Tag Archives: motherhood

Pesto and nazis and nuclear war

I can feel my chapstick drying on my lips as I lay in bed trying not to worry about how my son will return to school with a broken arm and how will I be there for us enough working the night shift I can’t even go to Meet the Teacher evening but someone has to pay for the cast and his dad’s emergency appendectomy these are not sexy thoughts these are 42 yr old thoughts.

I breathe in and out and suddenly it’s tomorrow.

Nazis wave Confederate flags and some lunatic says his nuclear missiles can reach us making my face break out.

Those two white butterflies chase each other outside the kitchen window where the smell of pesto beckons us all to dinner.

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Now A Symphony

That One Note played over and over,

longing, mournful, angry, desperate–

once or twice joyous.

 

War could whisper through.

And career, family, art, music.

But fleeting and peripheral because

One Note Banging

blinding

SOUND SOUND SOUND.

 

Now little laughters, the sun rising, our skins softly aging.

The edges of things!

where before blurry, if not imagined.

Thank you…time?

for lifting that monotonous veil of Self

to reveal the symphony beyond.

 

My Small Reminder

All those almonds and lack of sleep
got me wondering
What was it exactly that I wanted?

And then you asked me
what is “dead?”
what is “alive?”
and I saw
my house
my clothes
my kitchen
my view
my hair
all eclipsed by the rising sun innocence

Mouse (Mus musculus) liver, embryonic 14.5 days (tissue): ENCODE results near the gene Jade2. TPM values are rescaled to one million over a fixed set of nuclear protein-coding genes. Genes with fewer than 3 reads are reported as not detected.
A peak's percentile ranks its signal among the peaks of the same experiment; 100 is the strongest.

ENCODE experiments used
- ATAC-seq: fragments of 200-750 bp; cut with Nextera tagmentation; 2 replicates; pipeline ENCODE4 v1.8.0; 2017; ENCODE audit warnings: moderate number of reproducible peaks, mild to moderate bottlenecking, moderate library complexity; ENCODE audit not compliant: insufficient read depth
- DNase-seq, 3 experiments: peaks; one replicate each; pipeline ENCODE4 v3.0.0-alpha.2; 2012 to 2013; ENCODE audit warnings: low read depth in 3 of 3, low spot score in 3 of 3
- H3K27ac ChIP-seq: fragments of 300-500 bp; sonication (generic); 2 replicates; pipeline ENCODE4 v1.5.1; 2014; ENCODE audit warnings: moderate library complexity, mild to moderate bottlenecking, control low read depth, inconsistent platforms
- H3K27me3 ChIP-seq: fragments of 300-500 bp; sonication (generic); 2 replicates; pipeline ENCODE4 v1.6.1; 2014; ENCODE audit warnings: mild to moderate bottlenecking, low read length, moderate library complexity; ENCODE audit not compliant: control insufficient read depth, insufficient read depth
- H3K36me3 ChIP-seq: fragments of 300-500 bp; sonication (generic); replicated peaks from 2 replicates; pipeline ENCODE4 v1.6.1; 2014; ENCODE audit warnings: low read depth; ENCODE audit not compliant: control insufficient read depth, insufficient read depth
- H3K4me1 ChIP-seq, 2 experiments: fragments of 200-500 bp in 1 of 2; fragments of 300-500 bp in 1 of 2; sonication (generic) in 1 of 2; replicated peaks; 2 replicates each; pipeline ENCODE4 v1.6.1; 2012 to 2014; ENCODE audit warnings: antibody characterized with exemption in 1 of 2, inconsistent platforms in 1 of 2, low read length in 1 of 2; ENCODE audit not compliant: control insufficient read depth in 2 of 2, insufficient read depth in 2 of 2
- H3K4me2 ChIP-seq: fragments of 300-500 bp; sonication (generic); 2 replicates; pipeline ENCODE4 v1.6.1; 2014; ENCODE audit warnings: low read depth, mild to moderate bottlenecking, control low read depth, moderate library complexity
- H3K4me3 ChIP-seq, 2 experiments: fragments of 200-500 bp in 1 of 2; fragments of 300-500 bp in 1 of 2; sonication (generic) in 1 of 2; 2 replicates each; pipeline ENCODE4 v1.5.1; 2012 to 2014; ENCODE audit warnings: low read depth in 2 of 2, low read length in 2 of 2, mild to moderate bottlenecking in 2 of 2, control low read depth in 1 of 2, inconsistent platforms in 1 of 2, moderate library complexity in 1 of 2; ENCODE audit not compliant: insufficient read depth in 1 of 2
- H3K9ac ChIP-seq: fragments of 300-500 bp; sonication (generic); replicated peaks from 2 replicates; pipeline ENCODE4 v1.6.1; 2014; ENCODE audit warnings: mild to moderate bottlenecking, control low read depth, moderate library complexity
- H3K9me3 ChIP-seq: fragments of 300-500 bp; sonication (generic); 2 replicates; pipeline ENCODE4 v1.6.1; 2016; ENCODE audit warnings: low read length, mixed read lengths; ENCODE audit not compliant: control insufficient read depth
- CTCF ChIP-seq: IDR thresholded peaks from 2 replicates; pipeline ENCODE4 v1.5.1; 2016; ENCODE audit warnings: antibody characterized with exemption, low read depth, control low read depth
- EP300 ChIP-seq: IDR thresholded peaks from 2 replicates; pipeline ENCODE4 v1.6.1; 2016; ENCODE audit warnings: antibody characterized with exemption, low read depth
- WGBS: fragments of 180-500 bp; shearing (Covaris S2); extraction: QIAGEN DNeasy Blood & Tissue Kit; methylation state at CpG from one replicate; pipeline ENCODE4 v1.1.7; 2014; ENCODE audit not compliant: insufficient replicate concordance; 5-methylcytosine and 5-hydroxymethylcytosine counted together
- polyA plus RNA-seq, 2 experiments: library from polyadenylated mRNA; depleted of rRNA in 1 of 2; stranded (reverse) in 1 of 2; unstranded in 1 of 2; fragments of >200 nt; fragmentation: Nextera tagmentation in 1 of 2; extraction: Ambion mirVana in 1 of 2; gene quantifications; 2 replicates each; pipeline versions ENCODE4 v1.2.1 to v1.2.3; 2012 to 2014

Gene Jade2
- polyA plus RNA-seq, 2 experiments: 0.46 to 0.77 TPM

of you.

A Perfect Sliver

“I want to see the night with you, Mom”
he says
in dinosaur pajamas
at still dark 6 am

We sneak out onto the patio
next to the dog bowls
peek up at the barely blue sky beyond the neighbor’s
cypress trees
cicadas still sleeping
day in utero

Little hand on my leg
whispers
a perfect, still sliver.

W is for weary

W is for weary
and where have my friends gone?
and when did my arms start looking like my mom’s
wired
a-wake
wide-eyed
and words I haven’t even thought of yet.
Which of these choices is best for all of us
and will the present ever really feel like enough
when I’m driving
weak
Wednesdays
and work.

The Initiation

WomenSingingEarthoptI became a woman in Nepal. Not that kind of woman. No, that happened another time, in another place. This night, I became a Mother Daughter Sister of the World, a Female of the Earth, member of the tribe Woman.

It happened on a rickety bus heading east from Kathmandu. Night pressed on the dirty windows, black and foreign, seeping in occasionally when the door swung open to pick up riders huddled under trees or standing in front of low, mud buildings. Men wearing dress pants and sweater vests crammed into the seats, bench-style like a school bus. I sat in the front seat near the only light source, next to a well-behaved man with well-groomed facial hair, overnight bag clutched to his chest, wearing muddy shoes.

The bus lurched to a stop unexpectedly along an empty stretch of road with no buildings or trees in sight, though it was so dark outside the emptiness could only be seen for a few feet beside the road, then a wall of nothing. The door folded open and a beautiful young woman peered inside. Her sari was wrapped around her in that way that looks so simple when executed by an expert, but I could never quite figure out. It was a chilly March night and piles of soft scarves and shawls made her look like a rainbow of dusty, sun-faded colors shining into this world of dull greys and browns.

Her eyes quickly scanned the mustached crowd and landed on me. With no hesitation, she shoved a small bundle in my arms that she had apparently been cradling under all that fabric, then turned around to drag her bags up the bus steps. No one moved to help her.